NEW TECHNIQUE USES SEX AS A WEAPON TO ERADICATE INSECT PESTS

B3’s Eradication and Response Theme aims to develop new insect pest eradication tools that will be effective as well as economically viable and socially acceptable. One such research project led by theme leader Dr Max Suckling of Plant and Food Research is using insects’ natural mating instincts to control pests without the need for controversial pesticide spraying.

Suckling’s team, in collaboration with the Western Australia Department of Food and Agriculture and the USDA in Hilo, Hawaii, has been investigating control methods for the Light Brown Apple Moth (Epiphyas postvittana). Originating from southeastern Australia, the moth causes significant damage to agriculture and horticulture in the United States, Europe, Western Australia and New Zealand.

The Light Brown Apple Moth is also an interesting case study because its control has highlighted the need for socially acceptable control methods as an alternative to pesticides and aerial applications of chemicals. For example, when the moth was first found in California in 2007, aerial pheromone applications had to be halted due to large public opposition. In fact, there was no scientific evidence of environmental or community risk from the pheromones, despite media and interest group releases. However, as a result, the Light Brown Apple Moth has been used as a model organism to test many new alternative control methods.

One such tool called the sterile insect technique, which was first considered in the 1930s, involves the release of a flood of sterile individuals into a pest population. The sterile insects mate with other fertile insects but are unable to produce offspring, thereby leading to a gradual decline in the pest population.

Suckling and his colleagues have adapted the sterile insect technique to suppress the Light Brown Apple Moth by using “mobile mating disruption”. Suckling first called this method of cross-species behavioural disruption a “ménage-a-trois for insects” when testing it during an OECD Fellowship in Hawaii. This new take works by using sterile Mediterranean fruit flies, which are sprayed with sex pheromones normally found in virgin female moths and then released into the area occupied by the moth population.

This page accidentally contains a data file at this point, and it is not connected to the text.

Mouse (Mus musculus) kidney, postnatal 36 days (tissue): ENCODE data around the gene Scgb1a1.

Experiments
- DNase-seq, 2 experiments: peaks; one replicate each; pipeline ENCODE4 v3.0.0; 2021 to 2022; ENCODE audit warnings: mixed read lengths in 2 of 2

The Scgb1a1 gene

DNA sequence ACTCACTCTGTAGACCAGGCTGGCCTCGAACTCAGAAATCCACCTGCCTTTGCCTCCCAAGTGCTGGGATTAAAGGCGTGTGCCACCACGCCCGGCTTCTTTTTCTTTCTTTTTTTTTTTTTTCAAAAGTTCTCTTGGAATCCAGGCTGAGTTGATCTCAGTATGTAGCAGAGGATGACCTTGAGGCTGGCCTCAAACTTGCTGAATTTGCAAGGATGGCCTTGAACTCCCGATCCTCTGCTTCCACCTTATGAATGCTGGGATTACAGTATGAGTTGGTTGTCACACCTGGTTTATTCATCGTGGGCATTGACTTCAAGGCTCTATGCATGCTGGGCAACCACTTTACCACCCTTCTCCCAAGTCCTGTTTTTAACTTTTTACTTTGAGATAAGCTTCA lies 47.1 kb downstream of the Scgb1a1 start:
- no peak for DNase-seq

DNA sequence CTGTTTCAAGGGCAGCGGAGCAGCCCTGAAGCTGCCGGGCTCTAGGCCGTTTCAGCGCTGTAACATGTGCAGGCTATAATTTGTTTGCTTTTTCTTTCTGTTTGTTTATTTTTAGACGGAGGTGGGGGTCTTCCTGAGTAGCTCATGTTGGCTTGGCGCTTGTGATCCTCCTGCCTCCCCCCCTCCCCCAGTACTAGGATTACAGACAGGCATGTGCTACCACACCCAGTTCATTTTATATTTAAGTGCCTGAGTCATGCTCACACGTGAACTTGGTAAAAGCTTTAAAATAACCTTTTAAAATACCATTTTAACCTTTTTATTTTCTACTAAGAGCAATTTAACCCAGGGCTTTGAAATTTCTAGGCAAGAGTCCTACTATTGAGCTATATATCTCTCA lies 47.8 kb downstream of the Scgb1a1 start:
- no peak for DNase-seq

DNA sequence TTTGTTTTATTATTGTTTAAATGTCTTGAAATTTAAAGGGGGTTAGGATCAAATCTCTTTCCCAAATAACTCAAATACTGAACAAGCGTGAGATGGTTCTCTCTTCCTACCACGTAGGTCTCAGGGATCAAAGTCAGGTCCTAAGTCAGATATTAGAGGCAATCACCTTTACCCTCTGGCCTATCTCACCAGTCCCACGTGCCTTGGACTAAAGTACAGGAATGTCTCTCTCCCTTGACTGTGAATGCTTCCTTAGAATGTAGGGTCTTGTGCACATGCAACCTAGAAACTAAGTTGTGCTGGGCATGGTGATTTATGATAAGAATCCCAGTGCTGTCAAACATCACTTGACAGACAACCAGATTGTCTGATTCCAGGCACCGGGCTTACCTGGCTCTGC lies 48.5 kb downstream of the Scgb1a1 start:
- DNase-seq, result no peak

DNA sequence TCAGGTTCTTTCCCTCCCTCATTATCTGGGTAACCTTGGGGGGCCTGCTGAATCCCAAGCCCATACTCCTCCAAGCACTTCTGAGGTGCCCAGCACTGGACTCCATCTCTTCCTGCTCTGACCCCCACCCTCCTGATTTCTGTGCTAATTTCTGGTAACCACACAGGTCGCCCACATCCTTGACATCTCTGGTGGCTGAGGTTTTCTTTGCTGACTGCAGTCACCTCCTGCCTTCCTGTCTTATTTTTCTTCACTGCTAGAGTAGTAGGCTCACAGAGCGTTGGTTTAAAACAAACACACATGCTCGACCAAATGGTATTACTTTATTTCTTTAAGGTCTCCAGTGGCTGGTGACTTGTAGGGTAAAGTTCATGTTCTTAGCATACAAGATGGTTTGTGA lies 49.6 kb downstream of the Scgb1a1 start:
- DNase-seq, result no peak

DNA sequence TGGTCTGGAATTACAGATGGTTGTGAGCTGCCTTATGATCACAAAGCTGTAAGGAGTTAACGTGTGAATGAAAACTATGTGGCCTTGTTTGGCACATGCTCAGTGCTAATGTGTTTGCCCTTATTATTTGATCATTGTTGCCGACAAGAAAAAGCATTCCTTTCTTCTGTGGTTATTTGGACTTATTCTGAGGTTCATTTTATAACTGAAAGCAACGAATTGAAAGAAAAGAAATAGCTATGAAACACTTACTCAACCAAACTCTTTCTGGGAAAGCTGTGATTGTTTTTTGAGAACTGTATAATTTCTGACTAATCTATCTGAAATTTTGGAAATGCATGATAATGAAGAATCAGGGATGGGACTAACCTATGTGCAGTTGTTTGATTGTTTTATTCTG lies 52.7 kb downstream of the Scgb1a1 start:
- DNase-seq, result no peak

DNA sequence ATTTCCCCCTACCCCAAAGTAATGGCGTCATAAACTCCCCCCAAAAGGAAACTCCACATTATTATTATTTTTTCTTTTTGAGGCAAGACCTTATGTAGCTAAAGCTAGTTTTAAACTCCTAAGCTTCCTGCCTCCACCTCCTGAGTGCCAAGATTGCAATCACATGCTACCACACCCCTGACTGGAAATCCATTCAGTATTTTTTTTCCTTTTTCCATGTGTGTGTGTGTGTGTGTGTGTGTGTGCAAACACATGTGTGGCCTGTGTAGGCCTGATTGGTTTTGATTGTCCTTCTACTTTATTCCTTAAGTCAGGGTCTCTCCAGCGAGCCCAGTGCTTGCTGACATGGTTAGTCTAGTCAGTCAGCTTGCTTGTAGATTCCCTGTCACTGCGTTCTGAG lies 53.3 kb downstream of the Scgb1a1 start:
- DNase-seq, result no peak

The first trials in Perth have shown that male Light Brown Apple Moths were highly attracted to the fruit flies and tried hopelessly to mate with the flies, thereby wasting time and energy. This made it more difficult for males to locate real female moths and thus left females unmated, which eventually reduced the moth populations. 

Key advantages of the mobile mating disruption technique are that the fruit flies can reach areas of the moth population that would otherwise be inaccessible, and that it presents a very low risk to other non-target insect species. In addition, this method is unlikely to face public opposition given that no aerial spraying or use of pesticides is necessary. Eventually the technique itself may also help to control or eradicate other insect pests.

Mobile mating disruption is just one example of the group’s large collaborative projects on eradication tools that extend to Australia, the United States and Europe. Other research on the sterile insect technique currently underway includes the investigation of partially sterile insects to lower the costs of control operations; modelling work to determine the optimum levels of sterilising irradiation and release numbers to achieve eradication. Work is also examining the use of artificial trail pheromones to disorient fire ants; which use the pheromones to organise the retrieval of food back to the colony.

At a broader scale, the group is also doing work on new surveillance systems and other tactics to replace insecticides, including the use of mass trapping and new formulations for mating disruption.